Oversold Dividend Payer BreitBurn Energy Partners' Earnings Explained: Great Q4 2012

Mar. 1.13 | About: Breitburn Energy (BBEPQ)

BreitBurn Energy Partners LP (BBEP) is an oil and gas limited partnership with a great, almost 10% annual distribution/dividend. It engages in acquisition, exploitation and development of oil and gas properties in the US. In the last year it has moved from a reserves distribution of about 35% oil to about 53%. Much of this was accomplished by the acquisition of over $600 million in new, "oily" properties in 2012. The acquired assets increased total proved reserves by approximately 34 million Boe, and they will meaningfully increase oil production in 2013. This is good strategy, since oil prices have held up much better than US natural gas prices in the last few years.

The most important metric to investors in this income stock is the dividend/distribution. BBEP has demonstrated great, consistent growth in this area. The chart below shows BBEP's recent dividend/distribution growth.

The chart above shows 10 consecutive quarters of distribution raises. Q4 2012 made it 11 straight quarters with a raise to $0.470. The distributable cash flow was approximately $0.51 per unit. The coverage ratio was 1.08x. For FY2012 the coverage ratio was a healthy 1.18x. Many MLP companies target a coverage ratio of 1.1x to 1.2x. BBEP is in the sweet spot.

Fueling the above gains was BBEP's production increase to 8.32 million Boe for the year. Q4 2012 production grew 11% compared to Q1 of 2012. Some third party infrastructure downtime, some gas curtailment, etc. negatively impacted this result. BBEP is projecting total production of between 9.5 Boe and 10.1 Boe for FY2013. Good growth is expected to continue. The FY2012 result was an 18% increase from FY2011. Adjusted EBITDA (from which the distributions are determined) was $295.8 million, an increase of 31% from 2011. Adjusted EBITDA for Q4 2012 was approximately $78 million. This was a 21% increase from Q4 2012.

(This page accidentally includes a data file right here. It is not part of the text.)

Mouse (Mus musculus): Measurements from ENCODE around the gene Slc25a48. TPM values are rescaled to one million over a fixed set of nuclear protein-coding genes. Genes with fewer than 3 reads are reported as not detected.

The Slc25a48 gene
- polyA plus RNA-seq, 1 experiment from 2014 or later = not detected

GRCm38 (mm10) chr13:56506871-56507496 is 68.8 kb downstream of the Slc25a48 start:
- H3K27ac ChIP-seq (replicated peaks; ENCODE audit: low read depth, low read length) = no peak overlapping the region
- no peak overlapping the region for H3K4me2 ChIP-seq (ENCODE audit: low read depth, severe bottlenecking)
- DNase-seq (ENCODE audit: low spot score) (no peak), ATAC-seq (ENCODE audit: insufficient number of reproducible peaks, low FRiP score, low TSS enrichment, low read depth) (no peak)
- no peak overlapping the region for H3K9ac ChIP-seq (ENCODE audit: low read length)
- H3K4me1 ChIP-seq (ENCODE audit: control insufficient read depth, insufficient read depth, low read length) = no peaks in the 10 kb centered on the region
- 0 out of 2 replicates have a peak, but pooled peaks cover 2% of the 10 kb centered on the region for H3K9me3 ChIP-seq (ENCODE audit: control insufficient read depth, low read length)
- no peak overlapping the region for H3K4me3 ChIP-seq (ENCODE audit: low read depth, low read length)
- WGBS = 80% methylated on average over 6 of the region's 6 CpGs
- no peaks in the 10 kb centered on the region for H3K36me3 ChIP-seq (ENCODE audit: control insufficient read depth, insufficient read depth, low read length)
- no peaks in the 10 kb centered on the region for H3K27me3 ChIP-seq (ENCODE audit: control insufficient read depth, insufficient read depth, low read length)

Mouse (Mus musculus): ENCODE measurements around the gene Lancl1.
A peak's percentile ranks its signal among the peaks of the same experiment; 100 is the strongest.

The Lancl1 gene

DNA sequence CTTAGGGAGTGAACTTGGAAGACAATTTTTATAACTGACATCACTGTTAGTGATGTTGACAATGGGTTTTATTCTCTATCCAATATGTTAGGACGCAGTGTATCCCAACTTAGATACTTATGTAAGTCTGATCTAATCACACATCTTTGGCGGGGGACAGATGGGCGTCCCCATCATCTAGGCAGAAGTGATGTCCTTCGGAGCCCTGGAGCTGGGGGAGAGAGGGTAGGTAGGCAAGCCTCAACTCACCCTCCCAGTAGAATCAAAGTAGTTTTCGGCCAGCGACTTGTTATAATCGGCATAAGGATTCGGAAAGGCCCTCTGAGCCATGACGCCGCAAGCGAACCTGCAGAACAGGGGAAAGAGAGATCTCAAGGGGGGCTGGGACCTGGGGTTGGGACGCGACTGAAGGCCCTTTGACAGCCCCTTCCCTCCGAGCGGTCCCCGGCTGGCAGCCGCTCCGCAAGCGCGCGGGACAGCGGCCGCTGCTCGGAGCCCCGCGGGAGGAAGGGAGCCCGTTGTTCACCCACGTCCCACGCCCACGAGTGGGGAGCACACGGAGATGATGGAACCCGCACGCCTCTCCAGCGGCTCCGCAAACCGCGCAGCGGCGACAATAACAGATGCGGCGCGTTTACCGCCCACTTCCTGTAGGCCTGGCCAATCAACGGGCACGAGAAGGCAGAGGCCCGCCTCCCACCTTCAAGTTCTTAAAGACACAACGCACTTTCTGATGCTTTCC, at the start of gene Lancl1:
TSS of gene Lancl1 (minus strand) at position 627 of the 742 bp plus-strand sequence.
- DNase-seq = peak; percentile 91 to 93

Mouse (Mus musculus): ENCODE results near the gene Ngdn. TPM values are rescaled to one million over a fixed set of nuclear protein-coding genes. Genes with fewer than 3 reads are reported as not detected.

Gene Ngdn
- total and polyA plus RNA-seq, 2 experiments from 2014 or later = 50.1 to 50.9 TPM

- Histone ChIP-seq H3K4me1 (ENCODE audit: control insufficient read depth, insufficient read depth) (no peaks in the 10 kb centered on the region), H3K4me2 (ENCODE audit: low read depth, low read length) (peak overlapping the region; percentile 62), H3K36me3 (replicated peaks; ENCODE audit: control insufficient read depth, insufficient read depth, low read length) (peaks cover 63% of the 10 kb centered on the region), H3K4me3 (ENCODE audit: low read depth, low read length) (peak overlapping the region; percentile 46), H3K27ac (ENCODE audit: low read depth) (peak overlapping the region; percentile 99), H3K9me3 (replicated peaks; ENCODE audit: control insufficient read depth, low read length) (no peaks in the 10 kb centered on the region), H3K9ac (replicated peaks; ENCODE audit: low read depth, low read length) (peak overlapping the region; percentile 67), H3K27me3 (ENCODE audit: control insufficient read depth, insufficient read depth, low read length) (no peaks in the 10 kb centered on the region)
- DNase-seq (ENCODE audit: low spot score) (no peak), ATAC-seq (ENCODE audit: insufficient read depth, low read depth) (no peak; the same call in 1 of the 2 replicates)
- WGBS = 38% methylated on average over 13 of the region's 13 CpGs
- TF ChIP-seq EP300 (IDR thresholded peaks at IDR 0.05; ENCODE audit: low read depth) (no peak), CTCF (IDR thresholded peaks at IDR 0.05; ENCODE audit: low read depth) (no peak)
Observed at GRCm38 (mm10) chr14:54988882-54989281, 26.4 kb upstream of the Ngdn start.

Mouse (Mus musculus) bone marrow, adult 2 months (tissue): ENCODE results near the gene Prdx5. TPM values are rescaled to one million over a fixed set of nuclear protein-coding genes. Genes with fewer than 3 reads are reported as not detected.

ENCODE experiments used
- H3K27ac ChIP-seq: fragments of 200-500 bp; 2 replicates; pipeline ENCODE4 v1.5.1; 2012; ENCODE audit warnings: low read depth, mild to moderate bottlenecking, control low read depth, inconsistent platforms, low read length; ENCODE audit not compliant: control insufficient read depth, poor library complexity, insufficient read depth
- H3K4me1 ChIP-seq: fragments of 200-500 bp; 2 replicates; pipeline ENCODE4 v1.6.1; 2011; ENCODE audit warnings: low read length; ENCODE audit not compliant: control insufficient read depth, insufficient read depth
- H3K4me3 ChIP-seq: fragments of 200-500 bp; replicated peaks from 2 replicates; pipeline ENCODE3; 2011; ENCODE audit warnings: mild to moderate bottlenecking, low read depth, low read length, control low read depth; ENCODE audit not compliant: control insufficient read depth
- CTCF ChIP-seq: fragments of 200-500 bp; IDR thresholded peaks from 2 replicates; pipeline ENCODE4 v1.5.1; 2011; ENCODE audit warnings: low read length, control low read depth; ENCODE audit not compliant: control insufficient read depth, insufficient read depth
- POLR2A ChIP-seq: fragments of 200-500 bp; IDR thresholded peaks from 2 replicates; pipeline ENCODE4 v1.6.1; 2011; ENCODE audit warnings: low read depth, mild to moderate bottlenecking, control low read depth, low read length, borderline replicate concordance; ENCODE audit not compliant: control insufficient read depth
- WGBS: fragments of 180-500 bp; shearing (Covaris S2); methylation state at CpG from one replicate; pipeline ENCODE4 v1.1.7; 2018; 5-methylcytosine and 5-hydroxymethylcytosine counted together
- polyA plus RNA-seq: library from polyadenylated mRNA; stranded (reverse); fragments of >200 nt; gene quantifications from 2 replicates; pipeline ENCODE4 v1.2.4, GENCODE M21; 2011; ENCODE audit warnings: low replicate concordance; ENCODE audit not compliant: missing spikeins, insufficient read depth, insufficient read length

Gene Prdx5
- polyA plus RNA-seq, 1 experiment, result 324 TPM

Before any 2013 acquisitions, BBEP is projecting adjusted EBITDA of $330 to $340 million. The midpoint of this is an approximate 13% raise over FY2012 adjusted EBITDA. Since there will be acquisitions, this is a very conservative estimate. The company is targeting at least $500 million in acquisitions. Plus it will have a very active drilling program for its own fields. The outlook is great for FY2013.

The most misunderstood part of BBEP's earnings is the EPS number. BBEP had a net loss of $10.3 million (or -$0.13 per diluted common unit) in Q4 2012. This compared to a net loss of -$73 million (or about -$1 per diluted common unit). All of this sounds terrible. Except you have to realize that these two figures were almost completely due to non-realized losses in derivatives due to higher oil and gas prices and some minor write downs of assets due to lower natural gas prices in the SEC's 12 month rolling average. Excluding the unrealized commodity derivative losses, BBEP would have had net income of $8.4 million for Q4 2012 and $41.2 million for FY2012.

How can this be? Most investors evaluate companies primarily on EPS and revenues. In the case of energy MLP's this technique does not work well. For example, BBEP had the following hedge structure as of October 30, 2012 (see chart below).

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You can see that BBEP was well hedged for Q4 2012 and in many cases far into the future at prices for both oil and gas that are higher than current oil and gas prices. If you simplistically look at these hedges as put options, it is easy to understand that they lost value as the price of natural gas and oil rose in Q4 2012 (and in Q3 2012). This is not actually bad for the company's "real" profits because these hedges only cover part of the production, and the amount lost on the hedges is actually gained on the oil and gas itself (for that quarter). For the part of the production that is not hedged, the company gets that proportion in more revenue and profits, which is good for distributions.